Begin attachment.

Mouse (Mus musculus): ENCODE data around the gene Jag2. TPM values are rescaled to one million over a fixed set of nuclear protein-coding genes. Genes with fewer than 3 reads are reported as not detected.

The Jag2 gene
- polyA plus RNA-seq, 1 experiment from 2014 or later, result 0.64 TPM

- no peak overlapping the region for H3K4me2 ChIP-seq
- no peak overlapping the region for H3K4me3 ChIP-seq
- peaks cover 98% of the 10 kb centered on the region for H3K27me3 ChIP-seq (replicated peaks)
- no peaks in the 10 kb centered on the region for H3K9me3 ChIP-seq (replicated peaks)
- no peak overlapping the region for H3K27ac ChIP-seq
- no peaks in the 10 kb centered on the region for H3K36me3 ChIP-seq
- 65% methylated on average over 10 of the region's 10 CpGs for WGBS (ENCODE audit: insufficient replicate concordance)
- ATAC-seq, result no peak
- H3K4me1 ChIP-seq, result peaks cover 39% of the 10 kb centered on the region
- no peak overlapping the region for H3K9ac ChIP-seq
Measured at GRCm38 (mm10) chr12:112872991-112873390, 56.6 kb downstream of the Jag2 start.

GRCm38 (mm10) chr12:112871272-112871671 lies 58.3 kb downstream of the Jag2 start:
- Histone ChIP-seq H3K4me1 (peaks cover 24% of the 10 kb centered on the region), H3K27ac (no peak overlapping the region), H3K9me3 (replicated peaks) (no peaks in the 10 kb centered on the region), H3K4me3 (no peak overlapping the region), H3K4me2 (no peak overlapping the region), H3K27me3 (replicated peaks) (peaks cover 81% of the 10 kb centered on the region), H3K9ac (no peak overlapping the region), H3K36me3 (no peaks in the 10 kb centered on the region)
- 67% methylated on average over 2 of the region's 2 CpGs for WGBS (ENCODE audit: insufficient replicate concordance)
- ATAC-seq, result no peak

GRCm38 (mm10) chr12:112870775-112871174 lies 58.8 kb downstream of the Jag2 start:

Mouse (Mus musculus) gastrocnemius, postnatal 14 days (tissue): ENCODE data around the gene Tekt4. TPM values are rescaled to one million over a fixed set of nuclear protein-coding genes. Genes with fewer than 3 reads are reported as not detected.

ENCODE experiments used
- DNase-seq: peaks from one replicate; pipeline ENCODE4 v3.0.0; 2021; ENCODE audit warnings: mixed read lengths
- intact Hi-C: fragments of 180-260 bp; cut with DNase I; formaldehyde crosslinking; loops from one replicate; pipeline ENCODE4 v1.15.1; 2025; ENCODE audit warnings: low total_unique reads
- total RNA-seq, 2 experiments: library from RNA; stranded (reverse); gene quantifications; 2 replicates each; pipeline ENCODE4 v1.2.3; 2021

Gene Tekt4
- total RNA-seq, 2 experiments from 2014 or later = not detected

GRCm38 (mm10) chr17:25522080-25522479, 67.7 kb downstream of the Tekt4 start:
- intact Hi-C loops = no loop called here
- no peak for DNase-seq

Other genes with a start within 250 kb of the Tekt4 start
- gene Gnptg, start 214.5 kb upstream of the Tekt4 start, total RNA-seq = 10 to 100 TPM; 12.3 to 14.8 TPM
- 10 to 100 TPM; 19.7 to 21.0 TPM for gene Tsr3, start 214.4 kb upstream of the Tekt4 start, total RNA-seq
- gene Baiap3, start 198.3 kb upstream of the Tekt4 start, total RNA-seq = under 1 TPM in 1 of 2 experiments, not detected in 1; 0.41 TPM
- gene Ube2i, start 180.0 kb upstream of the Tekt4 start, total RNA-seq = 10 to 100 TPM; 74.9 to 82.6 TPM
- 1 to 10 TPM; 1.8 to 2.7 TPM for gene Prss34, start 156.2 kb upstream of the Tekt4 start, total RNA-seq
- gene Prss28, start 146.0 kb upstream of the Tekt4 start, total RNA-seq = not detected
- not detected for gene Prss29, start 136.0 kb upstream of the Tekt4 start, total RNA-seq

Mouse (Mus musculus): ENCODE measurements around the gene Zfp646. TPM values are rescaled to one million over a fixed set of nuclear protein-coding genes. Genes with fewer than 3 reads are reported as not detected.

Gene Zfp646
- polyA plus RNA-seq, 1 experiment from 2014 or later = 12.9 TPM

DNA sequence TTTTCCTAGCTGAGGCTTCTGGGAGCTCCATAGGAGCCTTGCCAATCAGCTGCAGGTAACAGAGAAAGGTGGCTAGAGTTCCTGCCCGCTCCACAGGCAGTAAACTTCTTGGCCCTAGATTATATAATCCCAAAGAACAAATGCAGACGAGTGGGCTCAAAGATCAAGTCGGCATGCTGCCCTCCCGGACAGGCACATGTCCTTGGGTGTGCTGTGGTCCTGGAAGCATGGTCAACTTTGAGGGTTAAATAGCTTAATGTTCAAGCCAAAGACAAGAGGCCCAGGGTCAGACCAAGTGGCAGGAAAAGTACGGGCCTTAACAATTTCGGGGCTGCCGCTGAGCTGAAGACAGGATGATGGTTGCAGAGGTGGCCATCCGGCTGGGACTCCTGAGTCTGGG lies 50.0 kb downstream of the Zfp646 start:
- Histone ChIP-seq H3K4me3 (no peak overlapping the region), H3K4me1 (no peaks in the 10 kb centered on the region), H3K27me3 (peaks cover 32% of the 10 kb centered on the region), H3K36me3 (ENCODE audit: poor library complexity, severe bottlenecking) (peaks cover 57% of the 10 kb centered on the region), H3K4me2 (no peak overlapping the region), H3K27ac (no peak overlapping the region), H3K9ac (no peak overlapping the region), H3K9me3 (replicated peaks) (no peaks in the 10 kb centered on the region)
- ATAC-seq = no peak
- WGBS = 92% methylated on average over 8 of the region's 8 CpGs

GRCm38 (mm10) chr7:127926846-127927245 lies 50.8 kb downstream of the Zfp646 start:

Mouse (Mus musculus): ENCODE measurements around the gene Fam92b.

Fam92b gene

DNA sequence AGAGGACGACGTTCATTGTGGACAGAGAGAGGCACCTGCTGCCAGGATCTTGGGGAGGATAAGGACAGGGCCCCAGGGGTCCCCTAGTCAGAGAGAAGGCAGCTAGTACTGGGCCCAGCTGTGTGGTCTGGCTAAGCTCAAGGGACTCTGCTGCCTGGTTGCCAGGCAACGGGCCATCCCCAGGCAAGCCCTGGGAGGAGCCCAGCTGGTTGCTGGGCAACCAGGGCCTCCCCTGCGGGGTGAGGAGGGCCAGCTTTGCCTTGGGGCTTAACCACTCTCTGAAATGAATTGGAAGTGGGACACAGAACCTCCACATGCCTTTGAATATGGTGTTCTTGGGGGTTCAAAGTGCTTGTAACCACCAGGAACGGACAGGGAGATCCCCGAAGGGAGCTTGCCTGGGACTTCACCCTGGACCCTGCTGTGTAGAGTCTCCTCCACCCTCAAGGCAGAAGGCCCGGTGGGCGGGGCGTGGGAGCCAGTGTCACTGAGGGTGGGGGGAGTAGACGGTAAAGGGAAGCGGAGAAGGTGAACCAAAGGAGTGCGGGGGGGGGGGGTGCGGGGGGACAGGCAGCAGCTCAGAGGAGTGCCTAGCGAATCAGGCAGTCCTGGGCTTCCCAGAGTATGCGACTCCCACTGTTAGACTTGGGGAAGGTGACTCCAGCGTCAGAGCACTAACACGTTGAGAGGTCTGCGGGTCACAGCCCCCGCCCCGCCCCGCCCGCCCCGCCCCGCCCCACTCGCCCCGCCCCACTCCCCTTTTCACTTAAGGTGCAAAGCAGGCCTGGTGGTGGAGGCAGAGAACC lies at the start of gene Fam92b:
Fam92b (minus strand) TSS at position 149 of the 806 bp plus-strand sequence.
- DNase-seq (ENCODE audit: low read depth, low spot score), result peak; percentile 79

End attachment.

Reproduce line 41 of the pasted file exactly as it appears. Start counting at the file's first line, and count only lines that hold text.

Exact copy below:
DNA sequence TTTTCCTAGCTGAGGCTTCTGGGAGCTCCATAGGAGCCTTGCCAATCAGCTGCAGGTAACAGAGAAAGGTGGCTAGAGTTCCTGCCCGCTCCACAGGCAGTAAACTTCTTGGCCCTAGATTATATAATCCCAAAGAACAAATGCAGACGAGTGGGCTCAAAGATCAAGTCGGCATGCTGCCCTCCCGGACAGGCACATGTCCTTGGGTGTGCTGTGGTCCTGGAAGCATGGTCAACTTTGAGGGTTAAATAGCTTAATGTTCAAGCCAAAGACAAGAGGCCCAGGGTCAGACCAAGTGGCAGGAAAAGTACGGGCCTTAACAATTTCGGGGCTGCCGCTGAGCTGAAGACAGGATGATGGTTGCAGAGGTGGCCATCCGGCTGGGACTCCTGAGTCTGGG lies 50.0 kb downstream of the Zfp646 start: